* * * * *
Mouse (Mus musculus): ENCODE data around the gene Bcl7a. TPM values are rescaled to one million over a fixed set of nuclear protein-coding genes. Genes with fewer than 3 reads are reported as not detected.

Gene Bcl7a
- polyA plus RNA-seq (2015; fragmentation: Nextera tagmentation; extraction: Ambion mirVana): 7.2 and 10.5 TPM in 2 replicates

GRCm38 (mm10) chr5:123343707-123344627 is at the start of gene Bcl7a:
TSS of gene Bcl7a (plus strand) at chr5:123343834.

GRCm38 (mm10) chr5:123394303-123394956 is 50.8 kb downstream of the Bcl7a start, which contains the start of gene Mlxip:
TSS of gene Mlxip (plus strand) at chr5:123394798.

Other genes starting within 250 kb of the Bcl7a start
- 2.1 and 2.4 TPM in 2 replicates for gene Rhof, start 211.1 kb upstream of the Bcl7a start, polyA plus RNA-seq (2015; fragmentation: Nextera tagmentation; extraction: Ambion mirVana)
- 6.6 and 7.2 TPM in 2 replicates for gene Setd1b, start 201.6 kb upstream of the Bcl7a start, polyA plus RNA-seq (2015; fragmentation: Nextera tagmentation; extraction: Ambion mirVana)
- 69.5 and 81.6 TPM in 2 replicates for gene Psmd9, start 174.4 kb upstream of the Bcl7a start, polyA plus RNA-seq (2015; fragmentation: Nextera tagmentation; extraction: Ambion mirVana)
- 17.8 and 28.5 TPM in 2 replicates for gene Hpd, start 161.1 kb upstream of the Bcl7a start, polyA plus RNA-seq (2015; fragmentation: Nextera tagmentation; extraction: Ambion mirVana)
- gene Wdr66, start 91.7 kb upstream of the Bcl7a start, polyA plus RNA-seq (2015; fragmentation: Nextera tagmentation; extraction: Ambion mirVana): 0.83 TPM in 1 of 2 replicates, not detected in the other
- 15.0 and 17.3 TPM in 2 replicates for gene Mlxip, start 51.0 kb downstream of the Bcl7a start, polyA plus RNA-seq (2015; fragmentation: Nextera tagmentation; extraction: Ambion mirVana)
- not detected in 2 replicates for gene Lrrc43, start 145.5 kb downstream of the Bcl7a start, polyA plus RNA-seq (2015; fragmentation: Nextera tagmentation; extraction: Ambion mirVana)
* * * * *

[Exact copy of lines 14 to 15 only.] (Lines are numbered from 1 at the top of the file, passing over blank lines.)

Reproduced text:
- 15.0 and 17.3 TPM in 2 replicates for gene Mlxip, start 51.0 kb downstream of the Bcl7a start, polyA plus RNA-seq (2015; fragmentation: Nextera tagmentation; extraction: Ambion mirVana)
- not detected in 2 replicates for gene Lrrc43, start 145.5 kb downstream of the Bcl7a start, polyA plus RNA-seq (2015; fragmentation: Nextera tagmentation; extraction: Ambion mirVana)